Exploring how counselling psychologists and clinical psychologists work therapeutically with patients who fit the criteria for “other specified feeding and eating disorder”
: A reflexive thematic analysis

  • Samantha Russell

Student thesis: PsychD


This study investigates how humanistic counselling psychologists and clinical psychologists practice their therapeutic work with patients who meet the criteria for the diagnosis of other specified feeding or eating disorder (OSFED). Eight humanistic counselling and clinical psychologists were interviewed and the data analysed using reflexive thematic analysis. The findings suggest that practitioners face complex negotiations and power dynamics when working with patients who may fit the criteria for OSFED. Practitioners balance evidence-based practice with their professional experience in service of their patients while managing the expectations of the medical model.
The study highlights five themes related to the experiences of counselling and clinical psychologists working with patients who fit the criteria for OSFED. The first theme emphasises the problematic but powerful nature of the OSFED diagnosis, with concerns expressed about its use in therapy and negotiating its meaning between individualised and standardised care. The second theme focuses on how practitioners negotiate working within the medical system, including minimising damage, escaping, and relying on luck. The third theme discusses the power of the work setting on practitioners' therapeutic decisions. The fourth theme emphasises the situated integration of theory, evidence, and practice-based knowledge in providing therapy. The fifth theme explores how therapists redefine "success" in their therapeutic practices. The study's implications suggest a need for additional exploration and understanding of the OSFED diagnosis and the importance of practitioner input to its development. Clinical implications include the importance of practitioners being aware of the potential negative effects of using the OSFED diagnosis and to be prepared to negotiate its use and meanings with patients in therapy. This highlights the pressures on practitioners to effectively navigate the impact of the work environment and healthcare system on their therapeutic practice.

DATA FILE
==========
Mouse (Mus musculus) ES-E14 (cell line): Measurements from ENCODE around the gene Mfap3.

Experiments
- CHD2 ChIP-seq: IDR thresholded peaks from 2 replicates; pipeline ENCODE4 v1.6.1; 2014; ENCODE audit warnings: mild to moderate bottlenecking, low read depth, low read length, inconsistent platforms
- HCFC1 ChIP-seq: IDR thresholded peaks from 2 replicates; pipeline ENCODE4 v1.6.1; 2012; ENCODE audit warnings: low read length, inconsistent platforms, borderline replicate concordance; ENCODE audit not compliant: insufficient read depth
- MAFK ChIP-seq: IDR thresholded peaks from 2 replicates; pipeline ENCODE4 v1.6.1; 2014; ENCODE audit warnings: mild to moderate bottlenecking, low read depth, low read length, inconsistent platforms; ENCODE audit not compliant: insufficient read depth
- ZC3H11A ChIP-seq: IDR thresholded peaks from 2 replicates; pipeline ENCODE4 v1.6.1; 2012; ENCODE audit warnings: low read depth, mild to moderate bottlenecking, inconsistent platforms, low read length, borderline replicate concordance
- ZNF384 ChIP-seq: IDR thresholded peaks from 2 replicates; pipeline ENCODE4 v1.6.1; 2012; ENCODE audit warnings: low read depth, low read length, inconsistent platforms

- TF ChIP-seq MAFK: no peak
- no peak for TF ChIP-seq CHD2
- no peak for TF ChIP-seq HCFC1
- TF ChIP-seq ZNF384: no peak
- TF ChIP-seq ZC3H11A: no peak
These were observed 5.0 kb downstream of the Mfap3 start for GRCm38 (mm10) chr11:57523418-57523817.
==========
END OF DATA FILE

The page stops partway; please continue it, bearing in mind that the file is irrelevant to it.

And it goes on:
Date of Award12 Dec 2024
Original languageEnglish
Awarding Institution
  • University of Roehampton
SupervisorPaul Dickerson (Director of Studies) & Lottie Rowe (Co-Supervisor)


  • psychotherapist experiences
  • clinical judgment
  • reflexive thematic analysis
  • therapist behaviours
  • therapist practices
  • medical model
  • system demands

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